City, National Weather Service collaborate

January 25, 2011

By Warren Kagarise

Forecasters aim to reduce confusion about flood data

Information from the city and the National Weather Service offered a study in contrasts as rain-gorged Issaquah Creek spilled onto city streets in early December.

A shed houses a U.S. Geological Survey flood gauge beside Issaquah Creek at 252nd Avenue Southeast and Southeast 165th Street. By Greg Farrar

Issaquah Creek data from a gauge upstream in Hobart indicated a creek running high, but not enough to cause more than localized flooding. Information from a downstream gauge and a notice from National Weather Service meteorologists, on the other hand, cautioned residents to prepare for widespread flooding in the city.

The arrangement caused some confusion among floodplain residents.

“All of this data that we used to get and analyze and react to is now available for everybody to look at, so people look at that data and draw different conclusions than we do,” Bret Heath, city Public Works Operations and emergency management director, said after the Dec. 12 flood.

The city monitors real-time Issaquah Creek flood data from U.S. Geological Survey flood gauges in Hobart and near the creek mouth in Lake Sammamish State Park. Though emergency planners monitor both gauges, the city uses only the upstream Hobart gauge to determine real-time flood phases in Issaquah.

The city uses creek flow information in order to determine flood response. National Weather Service hydrologists and meteorologists, on the other hand, use the same information — plus topography and numerous other factors — to formulate a forecast.

The agency has created models to forecast flooding on larger waterways, including the Snoqualmie River.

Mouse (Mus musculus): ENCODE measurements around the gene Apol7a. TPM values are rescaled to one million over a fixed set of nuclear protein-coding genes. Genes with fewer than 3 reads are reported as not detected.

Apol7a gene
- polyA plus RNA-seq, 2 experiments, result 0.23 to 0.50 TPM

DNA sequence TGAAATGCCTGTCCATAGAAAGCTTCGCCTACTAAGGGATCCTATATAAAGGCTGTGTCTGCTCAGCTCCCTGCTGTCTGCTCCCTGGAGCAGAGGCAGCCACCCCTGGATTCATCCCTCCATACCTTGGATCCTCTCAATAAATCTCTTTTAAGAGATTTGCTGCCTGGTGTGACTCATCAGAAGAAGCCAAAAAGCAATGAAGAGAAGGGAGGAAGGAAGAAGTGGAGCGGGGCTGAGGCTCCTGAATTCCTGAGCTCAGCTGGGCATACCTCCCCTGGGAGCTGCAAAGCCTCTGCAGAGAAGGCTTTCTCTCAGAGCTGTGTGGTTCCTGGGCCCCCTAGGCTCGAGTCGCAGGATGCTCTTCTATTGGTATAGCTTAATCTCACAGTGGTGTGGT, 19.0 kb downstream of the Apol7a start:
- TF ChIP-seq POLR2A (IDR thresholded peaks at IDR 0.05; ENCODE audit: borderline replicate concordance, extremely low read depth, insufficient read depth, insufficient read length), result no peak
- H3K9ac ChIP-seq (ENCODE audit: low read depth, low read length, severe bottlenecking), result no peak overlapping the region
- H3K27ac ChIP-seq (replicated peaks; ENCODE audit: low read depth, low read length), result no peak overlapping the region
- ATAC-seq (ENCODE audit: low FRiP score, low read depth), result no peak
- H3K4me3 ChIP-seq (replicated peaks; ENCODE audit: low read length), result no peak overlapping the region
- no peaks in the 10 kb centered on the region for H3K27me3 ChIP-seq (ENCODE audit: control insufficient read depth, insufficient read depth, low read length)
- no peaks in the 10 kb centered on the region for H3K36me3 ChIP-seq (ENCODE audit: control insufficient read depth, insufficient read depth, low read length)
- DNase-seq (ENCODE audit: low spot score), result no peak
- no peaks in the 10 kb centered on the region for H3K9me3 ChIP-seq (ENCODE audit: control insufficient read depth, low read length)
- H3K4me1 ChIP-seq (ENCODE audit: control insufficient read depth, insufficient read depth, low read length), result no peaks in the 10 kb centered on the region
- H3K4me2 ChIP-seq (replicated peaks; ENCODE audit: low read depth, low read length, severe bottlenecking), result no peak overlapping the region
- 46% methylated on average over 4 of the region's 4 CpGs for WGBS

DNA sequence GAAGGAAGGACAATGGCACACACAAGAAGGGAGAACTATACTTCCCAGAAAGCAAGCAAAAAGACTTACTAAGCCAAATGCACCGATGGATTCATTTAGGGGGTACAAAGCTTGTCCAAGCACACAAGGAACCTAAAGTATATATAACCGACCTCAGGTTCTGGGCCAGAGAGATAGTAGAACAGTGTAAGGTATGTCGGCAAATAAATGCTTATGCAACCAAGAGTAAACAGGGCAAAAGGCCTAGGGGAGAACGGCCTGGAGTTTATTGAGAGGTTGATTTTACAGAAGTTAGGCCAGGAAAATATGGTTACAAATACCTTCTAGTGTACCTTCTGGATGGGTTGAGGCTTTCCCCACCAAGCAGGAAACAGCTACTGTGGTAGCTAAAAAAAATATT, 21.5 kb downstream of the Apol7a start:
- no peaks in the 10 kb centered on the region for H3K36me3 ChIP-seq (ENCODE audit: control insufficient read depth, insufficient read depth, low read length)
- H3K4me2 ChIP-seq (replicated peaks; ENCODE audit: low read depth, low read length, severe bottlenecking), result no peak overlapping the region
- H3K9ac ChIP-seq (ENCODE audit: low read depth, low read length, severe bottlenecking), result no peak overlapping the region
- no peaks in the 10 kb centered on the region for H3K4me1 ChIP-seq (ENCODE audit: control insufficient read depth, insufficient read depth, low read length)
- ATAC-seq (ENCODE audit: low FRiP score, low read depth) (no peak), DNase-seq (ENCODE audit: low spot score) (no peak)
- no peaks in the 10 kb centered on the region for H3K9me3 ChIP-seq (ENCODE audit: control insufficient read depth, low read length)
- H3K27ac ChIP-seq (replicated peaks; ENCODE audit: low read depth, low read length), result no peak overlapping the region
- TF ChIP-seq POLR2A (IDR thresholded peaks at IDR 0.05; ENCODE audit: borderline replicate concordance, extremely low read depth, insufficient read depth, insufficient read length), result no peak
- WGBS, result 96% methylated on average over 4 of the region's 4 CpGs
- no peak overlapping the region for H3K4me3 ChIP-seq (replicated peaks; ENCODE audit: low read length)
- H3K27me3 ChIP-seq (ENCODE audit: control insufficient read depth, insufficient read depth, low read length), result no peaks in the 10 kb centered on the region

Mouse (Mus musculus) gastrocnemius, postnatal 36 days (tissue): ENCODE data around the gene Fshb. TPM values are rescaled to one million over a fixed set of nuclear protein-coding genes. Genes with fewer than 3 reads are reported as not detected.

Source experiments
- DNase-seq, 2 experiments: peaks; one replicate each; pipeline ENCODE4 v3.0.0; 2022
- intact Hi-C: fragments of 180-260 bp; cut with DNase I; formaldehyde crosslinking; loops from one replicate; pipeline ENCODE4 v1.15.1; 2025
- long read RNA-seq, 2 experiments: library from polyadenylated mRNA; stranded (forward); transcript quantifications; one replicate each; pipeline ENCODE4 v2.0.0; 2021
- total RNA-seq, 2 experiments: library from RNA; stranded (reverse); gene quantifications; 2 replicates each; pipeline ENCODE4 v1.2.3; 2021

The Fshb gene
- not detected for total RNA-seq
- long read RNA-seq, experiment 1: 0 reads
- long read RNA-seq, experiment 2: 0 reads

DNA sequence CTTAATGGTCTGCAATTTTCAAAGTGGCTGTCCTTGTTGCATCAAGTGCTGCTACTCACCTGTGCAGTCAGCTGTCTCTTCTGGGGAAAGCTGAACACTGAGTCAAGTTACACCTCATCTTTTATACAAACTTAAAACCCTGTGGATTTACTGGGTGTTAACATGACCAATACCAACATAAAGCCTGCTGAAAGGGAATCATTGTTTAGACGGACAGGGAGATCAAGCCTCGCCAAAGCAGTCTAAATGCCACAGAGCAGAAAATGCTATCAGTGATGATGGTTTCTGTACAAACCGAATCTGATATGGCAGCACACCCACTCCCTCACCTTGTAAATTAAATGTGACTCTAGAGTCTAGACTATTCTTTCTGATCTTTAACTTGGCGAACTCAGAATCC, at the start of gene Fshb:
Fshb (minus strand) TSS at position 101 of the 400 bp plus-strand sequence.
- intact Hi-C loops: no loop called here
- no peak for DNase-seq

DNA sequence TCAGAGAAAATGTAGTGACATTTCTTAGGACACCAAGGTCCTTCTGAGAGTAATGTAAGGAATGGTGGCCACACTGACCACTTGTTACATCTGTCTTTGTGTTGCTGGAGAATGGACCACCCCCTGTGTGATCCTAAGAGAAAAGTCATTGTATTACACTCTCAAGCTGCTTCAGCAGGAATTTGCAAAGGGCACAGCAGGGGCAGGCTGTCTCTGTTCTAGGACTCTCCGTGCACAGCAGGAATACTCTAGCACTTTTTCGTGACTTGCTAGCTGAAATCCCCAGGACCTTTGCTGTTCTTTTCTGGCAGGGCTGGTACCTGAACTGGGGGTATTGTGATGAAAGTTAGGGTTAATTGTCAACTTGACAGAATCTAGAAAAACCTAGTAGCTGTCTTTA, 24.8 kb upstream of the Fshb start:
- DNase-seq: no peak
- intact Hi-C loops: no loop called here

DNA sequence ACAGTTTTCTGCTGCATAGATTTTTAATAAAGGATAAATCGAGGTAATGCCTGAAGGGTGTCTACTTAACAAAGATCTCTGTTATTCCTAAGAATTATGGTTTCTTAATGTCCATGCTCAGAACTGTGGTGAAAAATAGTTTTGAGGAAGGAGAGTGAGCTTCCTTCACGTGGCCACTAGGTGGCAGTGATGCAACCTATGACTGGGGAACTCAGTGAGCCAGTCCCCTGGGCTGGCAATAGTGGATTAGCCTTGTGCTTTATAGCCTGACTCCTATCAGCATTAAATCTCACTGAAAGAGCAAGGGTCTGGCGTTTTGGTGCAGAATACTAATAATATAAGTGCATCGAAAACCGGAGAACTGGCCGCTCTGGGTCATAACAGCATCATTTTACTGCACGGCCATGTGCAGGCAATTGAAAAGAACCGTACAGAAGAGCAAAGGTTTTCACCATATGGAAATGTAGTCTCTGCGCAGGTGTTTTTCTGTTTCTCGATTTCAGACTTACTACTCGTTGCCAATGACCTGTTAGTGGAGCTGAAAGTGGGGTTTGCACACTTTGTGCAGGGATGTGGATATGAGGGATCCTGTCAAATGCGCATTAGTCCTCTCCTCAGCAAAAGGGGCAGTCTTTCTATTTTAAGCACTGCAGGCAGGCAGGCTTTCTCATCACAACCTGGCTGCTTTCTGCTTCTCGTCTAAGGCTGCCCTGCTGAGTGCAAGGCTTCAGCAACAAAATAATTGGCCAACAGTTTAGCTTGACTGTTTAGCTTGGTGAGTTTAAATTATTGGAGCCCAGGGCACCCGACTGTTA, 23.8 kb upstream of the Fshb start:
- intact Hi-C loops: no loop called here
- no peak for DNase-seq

“For Issaquah, the issue for lead time is, we don’t have the model on Issaquah Creek, like we do on our other rivers,” National Weather Service Senior Service Hydrologist Brent Bower said.

Heath, a longtime emergency planner, said the effort to forecast flood phases for Issaquah Creek can pose a challenge.

“Those accuracy rates increase considerably, the closer you get to an actual event,” he said. “So, the forecasts that are out several days have less accuracy level than the ones that are out a day or 12 hours.”

The creek basin includes tributary creeks crisscrossing the region and runoff from the Issaquah Alps. Issaquah Creek has a smaller basin — and more difficult area to predict conditions — than the Green River or Snoqualmie River basins. Conditions change quickly in the Issaquah basin, and 60 minutes can mean the difference between flood phases.

“It is a difficult drainage basin to try and do forecasting for, but they are working on it,” Heath said.

In order to clear up confusion about the gauges and flood information, city planners and National Weather Service forecasters met in December to discuss creek data.

The parties agreed to communicate better in order to alleviate confusion about flood information, but the details remain undefined.

In addition, city spokeswoman Autumn Monahan, the official responsible for updating information during a natural disaster or other emergency, changed the municipal website to present emergency flood information on a single page.

The city offers real-time data, but other sources might not be updated as often, so Heath encouraged residents to use information from the municipal website, radio station and recorded phone line.

The deluge last month also allowed planners to collect data from a gauge installed last year in a “blind spot” along Issaquah Creek.

The gauge should account for runoff from the 15 Mile Creek drainage off Tiger Mountain, but planners need numerous floods in order to calibrate the device.

Warren Kagarise: 392-6434, ext. 234, or Comment at

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